Historical Reprints Health Related Studies in the Psychology of Sex Volume 4

Studies in the Psychology of Sex Volume 4

Studies in the Psychology of Sex Volume 4
Catalog # SKU1329
Publisher TGS Publishing
Weight 2.00 lbs
Author Name Havelock Ellis
 
$19.95
Quantity

Description

Studies In The
Psychology of Sex

Volume IV

Sexual Selection In Man

by
Havelock Ellis


Love springs up as a response to a number of stimuli to tumescence, the object that most adequately arouses tumescence being that which evokes love; the question of æsthetic beauty, although it develops on this basis, is not itself fundamental and need not even be consciously present at all. --- Some ask us why we would republish a series that might be outdated. Why? Earlier writings on this subject were not purely sterile and medicinal in content, but included a spiritual aspect that modern psychology and medicine overlook. These include a view of romanticism lacking in most modern books on these subjects.


Excerpt:

The chief stimuli which influence tumescence and thus direct sexual choice come chiefly-indeed, exclusively-through the four senses of touch, smell, hearing, and sight. All the phenomena of sexual selection, so far as they are based externally, act through these four senses.

The reality of the influence thus exerted may be demonstrated statistically even in civilized man, and it has been shown that, as regards, for instance, eye-color, conjugal partners differ sensibly from the unmarried persons by whom they are surrounded. When, therefore, we are exploring the nature of the influence which stimuli, acting through the sensory channels, exert on the strength and direction of the sexual impulse, we are intimately concerned with the process by which the actual form and color, not alone of living things generally, but of our own species, have been shaped and are still being shaped.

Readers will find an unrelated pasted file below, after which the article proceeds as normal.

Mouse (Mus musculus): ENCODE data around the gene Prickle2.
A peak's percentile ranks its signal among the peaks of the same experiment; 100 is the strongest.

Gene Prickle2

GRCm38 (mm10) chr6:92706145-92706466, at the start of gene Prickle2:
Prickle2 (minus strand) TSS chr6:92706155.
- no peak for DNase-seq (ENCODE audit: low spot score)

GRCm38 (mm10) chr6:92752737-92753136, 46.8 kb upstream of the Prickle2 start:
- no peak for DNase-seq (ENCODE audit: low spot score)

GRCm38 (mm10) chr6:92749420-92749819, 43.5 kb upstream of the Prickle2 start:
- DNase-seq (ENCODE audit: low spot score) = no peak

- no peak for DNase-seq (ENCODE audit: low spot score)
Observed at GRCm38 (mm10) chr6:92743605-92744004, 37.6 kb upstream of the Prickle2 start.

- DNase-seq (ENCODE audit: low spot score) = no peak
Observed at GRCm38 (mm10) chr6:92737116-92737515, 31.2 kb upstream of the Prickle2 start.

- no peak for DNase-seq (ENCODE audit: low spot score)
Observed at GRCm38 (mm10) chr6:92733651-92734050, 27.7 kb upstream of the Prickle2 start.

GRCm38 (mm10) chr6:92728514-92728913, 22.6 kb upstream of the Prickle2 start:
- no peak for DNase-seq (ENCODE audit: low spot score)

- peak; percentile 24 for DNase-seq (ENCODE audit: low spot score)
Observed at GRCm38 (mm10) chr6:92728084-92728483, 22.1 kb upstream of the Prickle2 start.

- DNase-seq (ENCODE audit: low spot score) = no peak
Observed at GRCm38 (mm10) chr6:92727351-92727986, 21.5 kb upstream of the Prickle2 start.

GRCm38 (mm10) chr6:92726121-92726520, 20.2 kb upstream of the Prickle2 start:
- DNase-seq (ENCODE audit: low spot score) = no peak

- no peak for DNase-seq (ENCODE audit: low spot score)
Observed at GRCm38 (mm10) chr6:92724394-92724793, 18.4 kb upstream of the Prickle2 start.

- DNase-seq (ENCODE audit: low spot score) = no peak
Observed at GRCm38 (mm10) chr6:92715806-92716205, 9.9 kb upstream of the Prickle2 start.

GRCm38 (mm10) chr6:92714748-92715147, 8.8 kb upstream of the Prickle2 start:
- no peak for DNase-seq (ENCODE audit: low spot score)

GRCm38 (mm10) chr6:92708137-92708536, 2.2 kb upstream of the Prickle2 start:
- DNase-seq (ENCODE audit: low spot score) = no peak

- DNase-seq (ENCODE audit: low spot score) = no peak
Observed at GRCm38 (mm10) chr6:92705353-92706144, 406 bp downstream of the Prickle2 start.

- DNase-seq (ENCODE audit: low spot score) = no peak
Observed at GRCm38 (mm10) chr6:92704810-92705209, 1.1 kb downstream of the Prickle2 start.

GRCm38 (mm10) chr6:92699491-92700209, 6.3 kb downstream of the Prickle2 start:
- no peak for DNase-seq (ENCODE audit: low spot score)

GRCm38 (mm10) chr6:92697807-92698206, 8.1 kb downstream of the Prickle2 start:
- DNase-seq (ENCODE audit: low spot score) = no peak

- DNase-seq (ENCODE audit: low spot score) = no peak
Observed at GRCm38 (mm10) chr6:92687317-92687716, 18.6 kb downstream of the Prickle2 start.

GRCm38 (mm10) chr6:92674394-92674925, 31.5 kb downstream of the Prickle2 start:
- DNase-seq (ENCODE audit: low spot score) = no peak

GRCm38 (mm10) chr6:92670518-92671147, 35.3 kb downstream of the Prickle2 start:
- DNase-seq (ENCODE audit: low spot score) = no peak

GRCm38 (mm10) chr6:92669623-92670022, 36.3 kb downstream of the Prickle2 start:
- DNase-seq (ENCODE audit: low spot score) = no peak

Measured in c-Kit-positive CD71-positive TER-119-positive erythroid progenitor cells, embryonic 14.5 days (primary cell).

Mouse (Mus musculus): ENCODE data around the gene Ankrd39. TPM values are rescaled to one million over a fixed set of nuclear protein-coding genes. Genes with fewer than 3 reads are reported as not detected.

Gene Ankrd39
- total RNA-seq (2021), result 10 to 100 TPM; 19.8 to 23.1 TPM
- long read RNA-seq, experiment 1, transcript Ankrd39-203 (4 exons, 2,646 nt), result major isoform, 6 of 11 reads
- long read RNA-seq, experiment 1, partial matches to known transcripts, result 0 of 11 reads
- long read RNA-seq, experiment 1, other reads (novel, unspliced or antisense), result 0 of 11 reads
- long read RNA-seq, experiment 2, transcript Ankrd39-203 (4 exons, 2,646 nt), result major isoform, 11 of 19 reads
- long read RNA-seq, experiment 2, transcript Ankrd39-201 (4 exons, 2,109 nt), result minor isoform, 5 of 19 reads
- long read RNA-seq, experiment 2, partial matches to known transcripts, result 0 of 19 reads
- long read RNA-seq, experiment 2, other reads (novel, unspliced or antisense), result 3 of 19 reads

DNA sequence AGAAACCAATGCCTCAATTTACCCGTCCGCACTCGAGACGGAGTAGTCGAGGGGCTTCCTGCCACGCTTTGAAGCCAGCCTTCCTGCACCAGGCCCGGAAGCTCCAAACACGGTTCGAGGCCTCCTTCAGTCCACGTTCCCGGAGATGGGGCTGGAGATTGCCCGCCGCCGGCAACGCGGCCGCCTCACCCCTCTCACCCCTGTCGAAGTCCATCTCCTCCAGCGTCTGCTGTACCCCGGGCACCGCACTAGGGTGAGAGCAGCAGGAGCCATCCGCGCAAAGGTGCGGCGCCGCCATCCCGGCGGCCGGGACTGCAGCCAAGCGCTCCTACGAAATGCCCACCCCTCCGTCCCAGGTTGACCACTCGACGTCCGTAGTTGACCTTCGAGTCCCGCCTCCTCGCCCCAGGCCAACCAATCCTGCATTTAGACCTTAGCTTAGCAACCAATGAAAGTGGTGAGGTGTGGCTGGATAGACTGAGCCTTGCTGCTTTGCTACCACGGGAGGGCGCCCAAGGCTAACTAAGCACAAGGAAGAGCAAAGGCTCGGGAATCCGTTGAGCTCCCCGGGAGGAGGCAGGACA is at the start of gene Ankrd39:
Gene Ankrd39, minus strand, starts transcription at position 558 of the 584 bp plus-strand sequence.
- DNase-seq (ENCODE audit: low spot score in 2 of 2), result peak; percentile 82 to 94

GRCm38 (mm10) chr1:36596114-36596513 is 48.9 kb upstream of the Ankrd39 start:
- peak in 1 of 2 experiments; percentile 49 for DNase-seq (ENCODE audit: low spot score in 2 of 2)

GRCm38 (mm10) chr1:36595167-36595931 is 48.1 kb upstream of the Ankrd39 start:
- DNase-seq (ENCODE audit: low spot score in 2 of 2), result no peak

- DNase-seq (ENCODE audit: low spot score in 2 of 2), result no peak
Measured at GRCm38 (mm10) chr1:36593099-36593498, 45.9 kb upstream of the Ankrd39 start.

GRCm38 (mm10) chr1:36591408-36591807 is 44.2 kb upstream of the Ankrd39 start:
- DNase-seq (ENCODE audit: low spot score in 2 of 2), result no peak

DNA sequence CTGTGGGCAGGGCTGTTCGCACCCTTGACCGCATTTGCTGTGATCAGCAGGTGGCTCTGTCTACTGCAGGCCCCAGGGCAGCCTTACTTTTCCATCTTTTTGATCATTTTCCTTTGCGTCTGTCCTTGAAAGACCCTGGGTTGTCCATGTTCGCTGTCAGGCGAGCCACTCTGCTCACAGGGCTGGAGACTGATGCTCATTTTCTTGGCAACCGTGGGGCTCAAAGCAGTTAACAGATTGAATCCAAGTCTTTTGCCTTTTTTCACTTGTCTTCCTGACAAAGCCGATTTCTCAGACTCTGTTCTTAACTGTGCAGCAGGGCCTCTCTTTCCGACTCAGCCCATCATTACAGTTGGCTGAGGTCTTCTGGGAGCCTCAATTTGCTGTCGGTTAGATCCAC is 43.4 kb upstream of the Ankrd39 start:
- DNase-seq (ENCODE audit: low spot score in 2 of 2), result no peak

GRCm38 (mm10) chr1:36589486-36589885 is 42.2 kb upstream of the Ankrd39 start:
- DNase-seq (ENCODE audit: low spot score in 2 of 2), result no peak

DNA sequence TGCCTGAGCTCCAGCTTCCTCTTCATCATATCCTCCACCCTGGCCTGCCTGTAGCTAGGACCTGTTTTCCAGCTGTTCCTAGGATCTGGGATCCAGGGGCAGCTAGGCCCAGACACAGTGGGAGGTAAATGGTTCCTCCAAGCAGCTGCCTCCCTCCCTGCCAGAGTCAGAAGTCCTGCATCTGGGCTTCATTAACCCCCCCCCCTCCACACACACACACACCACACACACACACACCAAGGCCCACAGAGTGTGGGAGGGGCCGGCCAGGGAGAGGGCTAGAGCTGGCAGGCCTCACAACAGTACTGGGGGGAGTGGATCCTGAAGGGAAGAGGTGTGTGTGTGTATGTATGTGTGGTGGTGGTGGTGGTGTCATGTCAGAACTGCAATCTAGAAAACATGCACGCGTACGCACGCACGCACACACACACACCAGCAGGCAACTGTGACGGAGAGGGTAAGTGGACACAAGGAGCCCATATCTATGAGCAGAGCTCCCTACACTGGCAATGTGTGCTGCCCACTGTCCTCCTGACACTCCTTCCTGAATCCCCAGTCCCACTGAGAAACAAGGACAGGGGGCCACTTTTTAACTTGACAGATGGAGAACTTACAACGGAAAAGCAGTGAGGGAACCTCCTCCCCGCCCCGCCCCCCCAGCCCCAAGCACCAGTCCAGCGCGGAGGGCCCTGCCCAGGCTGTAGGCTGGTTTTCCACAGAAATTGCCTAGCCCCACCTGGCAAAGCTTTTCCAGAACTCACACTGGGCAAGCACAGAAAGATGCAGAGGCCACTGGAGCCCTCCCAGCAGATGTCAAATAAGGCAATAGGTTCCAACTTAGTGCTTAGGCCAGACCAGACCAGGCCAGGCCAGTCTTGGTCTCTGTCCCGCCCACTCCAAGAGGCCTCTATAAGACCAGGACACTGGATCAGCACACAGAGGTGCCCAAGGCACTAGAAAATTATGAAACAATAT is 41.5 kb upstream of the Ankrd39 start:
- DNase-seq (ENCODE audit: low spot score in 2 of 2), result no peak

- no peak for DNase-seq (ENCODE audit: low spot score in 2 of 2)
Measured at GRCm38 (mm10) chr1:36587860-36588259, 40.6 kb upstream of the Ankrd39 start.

At the same time, it is probable, we are exploring the mystery which underlies all the subtle appreciations, all the emotional undertones, which are woven in the web of the whole world as it appeals to us through those sensory passages by which alone it can reach us. We are here approaching, therefore, a fundamental subject of unsurpassable importance, a subject which has not yet been accurately explored save at a few isolated points and one which it is therefore impossible to deal with fully and adequately. Yet it cannot be passed over, for it enters into the whole psychology of the sexual instinct.

Of the four senses-touch, smell, hearing, and sight-with which we are here concerned, touch is the most primitive, and it may be said to be the most important, though it is usually the last to make its appeal felt. Smell, which occupies the chief place among many animals, is of comparatively less importance, though of considerable interest, in man; it is only less intimate and final than touch.

Sight occupies an intermediate position, and on this account, and also on account of the very great part played by vision in life generally as well as in art, it is the most important of all the senses from the human sexual point of view.

Hearing, from the same point of view, is the most remote of all the senses in its appeal to the sexual impulse, and on that account it is, when it intervenes, among the first to make its influence felt.